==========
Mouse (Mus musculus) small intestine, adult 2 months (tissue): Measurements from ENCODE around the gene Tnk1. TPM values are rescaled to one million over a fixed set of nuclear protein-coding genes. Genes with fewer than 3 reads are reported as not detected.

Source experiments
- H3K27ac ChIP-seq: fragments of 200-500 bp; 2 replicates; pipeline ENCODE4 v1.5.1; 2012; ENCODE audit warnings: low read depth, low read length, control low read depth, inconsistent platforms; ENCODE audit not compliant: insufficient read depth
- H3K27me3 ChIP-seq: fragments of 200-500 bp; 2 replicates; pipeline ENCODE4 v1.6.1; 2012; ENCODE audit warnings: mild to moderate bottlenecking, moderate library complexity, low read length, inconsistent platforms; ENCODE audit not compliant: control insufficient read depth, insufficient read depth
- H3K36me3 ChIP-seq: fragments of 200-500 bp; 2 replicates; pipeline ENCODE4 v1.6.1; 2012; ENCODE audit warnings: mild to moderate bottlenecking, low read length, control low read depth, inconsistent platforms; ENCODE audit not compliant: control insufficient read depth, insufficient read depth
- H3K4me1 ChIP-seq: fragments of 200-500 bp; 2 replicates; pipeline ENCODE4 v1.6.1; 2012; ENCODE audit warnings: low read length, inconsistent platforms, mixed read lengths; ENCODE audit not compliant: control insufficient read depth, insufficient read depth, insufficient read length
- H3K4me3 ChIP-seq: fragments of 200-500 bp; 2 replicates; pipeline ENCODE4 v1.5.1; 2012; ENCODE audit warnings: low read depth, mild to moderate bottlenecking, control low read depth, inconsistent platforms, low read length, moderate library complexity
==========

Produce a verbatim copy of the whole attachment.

Mouse (Mus musculus) small intestine, adult 2 months (tissue): Measurements from ENCODE around the gene Tnk1. TPM values are rescaled to one million over a fixed set of nuclear protein-coding genes. Genes with fewer than 3 reads are reported as not detected.

Source experiments
- H3K27ac ChIP-seq: fragments of 200-500 bp; 2 replicates; pipeline ENCODE4 v1.5.1; 2012; ENCODE audit warnings: low read depth, low read length, control low read depth, inconsistent platforms; ENCODE audit not compliant: insufficient read depth
- H3K27me3 ChIP-seq: fragments of 200-500 bp; 2 replicates; pipeline ENCODE4 v1.6.1; 2012; ENCODE audit warnings: mild to moderate bottlenecking, moderate library complexity, low read length, inconsistent platforms; ENCODE audit not compliant: control insufficient read depth, insufficient read depth
- H3K36me3 ChIP-seq: fragments of 200-500 bp; 2 replicates; pipeline ENCODE4 v1.6.1; 2012; ENCODE audit warnings: mild to moderate bottlenecking, low read length, control low read depth, inconsistent platforms; ENCODE audit not compliant: control insufficient read depth, insufficient read depth
- H3K4me1 ChIP-seq: fragments of 200-500 bp; 2 replicates; pipeline ENCODE4 v1.6.1; 2012; ENCODE audit warnings: low read length, inconsistent platforms, mixed read lengths; ENCODE audit not compliant: control insufficient read depth, insufficient read depth, insufficient read length
- H3K4me3 ChIP-seq: fragments of 200-500 bp; 2 replicates; pipeline ENCODE4 v1.5.1; 2012; ENCODE audit warnings: low read depth, mild to moderate bottlenecking, control low read depth, inconsistent platforms, low read length, moderate library complexity